Mr. Paul Murphy (Torfaen) (Lab): I congratulate my right hon. Friend on a most remarkable document, but more particularly I welcome the proposals that he has put before the House on ensuring that the Intelligence and Security Committee, which I chair, will be more transparent and accountable. May I reassure him that all members of the Committee, from whatever party, look forward to examining the proposals to make the Committee more transparent, and particularly the proposals on holding more debates in this Chamber and the Chamber of the other place?

The Prime Minister: I am grateful to my right hon. Friend, who has been an excellent chairman of the Intelligence and Security Committee. He has led the way in suggesting that reforms can be made. I feel that the two functions of a Select Committee are first, to investigate, to interrogate and to examine events and what is happening in our country, and secondly, to persuade the country that important things are being done by the services that the Committees are monitoring. It is the second function to which we can now turn our attention. If we have a national security strategy, and if there is a debate on that both in Parliament and in the country, and if there is a power to call witnesses and to report on that, I believe that that second important job of a Select Committee, which is to inform the country of the good work that our services are doing, can be best achieved. I hope that my right hon. Friend will be able to take forward the proposals.

Mr. Alan Beith (Berwick-upon-Tweed) (LD): I welcome the fact that in setting out his encyclopaedia of proposals the Prime Minister has made it clear that they are for debate and discussion, and are not the kind of instant constitutional change that the Select Committee on Constitutional Affairs criticised
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following recent events. Will he show good faith by resolving the dispute with the senior judges about the arrangements for setting up the Ministry of Justice, and does he recognise that the transfer of power to Parliament will not be meaningful if the Government are able to wheel out their majority to suppress all dissent?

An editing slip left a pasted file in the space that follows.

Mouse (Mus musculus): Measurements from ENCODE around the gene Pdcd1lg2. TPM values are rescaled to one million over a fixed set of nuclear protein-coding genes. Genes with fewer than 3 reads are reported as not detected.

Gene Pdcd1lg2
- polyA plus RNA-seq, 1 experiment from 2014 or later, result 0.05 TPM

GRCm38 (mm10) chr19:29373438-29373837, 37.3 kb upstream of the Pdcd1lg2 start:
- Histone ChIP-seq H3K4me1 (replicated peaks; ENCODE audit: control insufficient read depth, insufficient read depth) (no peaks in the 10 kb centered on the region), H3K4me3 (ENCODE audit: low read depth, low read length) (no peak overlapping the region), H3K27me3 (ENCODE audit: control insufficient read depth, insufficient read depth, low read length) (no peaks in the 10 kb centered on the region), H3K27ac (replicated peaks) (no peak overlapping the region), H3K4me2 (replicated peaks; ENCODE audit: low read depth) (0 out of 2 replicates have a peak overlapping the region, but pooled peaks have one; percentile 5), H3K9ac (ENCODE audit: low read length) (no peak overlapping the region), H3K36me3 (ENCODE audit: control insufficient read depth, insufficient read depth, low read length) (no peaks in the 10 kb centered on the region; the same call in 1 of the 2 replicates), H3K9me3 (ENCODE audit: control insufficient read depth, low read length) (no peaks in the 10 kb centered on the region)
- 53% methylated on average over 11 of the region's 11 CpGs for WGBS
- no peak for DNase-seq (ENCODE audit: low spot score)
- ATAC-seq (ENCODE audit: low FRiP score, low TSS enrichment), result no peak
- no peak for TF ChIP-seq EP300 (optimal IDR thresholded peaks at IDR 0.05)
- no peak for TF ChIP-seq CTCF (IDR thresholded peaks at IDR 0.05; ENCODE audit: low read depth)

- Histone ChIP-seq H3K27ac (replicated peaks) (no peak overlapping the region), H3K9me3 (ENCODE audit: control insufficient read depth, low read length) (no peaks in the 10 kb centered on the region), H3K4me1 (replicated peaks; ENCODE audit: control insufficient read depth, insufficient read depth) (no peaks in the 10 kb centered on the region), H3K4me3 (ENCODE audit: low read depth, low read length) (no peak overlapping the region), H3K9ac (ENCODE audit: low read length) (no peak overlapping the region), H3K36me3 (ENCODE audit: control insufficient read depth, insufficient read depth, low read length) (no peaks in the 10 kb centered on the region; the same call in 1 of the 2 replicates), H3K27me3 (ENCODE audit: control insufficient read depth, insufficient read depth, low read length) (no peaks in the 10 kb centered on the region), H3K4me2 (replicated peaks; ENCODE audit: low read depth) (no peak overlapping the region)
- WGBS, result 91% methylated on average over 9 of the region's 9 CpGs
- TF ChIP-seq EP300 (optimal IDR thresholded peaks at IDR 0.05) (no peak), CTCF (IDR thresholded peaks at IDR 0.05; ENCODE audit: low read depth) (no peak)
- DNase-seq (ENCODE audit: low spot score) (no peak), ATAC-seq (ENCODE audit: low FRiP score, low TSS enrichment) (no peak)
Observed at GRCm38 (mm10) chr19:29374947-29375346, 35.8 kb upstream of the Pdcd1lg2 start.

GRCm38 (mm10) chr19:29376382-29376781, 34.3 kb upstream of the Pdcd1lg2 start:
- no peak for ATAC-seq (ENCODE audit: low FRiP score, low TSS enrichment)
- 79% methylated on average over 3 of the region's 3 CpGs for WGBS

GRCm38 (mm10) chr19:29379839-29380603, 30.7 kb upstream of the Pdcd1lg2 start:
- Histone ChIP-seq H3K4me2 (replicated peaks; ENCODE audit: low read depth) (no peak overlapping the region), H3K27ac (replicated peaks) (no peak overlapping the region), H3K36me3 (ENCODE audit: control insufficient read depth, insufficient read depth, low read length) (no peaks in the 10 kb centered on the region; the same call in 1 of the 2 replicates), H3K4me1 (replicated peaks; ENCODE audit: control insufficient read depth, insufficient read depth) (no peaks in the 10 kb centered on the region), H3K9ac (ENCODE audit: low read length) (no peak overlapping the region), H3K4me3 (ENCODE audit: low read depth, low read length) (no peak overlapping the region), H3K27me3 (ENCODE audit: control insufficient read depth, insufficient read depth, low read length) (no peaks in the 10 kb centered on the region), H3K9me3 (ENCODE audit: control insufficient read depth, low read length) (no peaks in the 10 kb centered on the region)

The Prime Minister: The right hon. Gentleman plays a very important role as chairman of the Constitutional Affairs Committee, and I hope that he will join in the discussions that we are having on the future of the constitutional arrangements about which he speaks.

My right hon. Friend the Secretary of State for Justice is holding discussions with the judges about the very issues that the right hon. Gentleman raised, and of course he will report back to the House on the resolution of them.

Sir Stuart Bell (Middlesbrough) (Lab): On behalf of the Church of England, and as the Second Church Estates Commissioner, may I say that the Church congratulates the Prime Minister and the Secretary of State for Justice on the proposals put forward today? They will be given a fair wind and there will be a constructive, positive response from the Church. I also thank the Prime Minister for the prior consultation with the Church of England, and particularly with His Grace the Archbishop of York. Following today’s publication of the Green Paper, will there be appropriate consultation with the Church, so that it can modify its internal procedures to encompass the Government’s proposals?

The Prime Minister: I am grateful to my hon. Friend. The important role that he plays as a Church Commissioner is reflected in his contribution today. At the same time as he has been commenting on these issues, there has been full consultation, where possible, with the Church of England. I have met the Archbishop of York, the Government have been in touch with the Archbishop of Canterbury, and I hope that we can proceed with the changes by consensus. I know that they reflect the views of many in the House.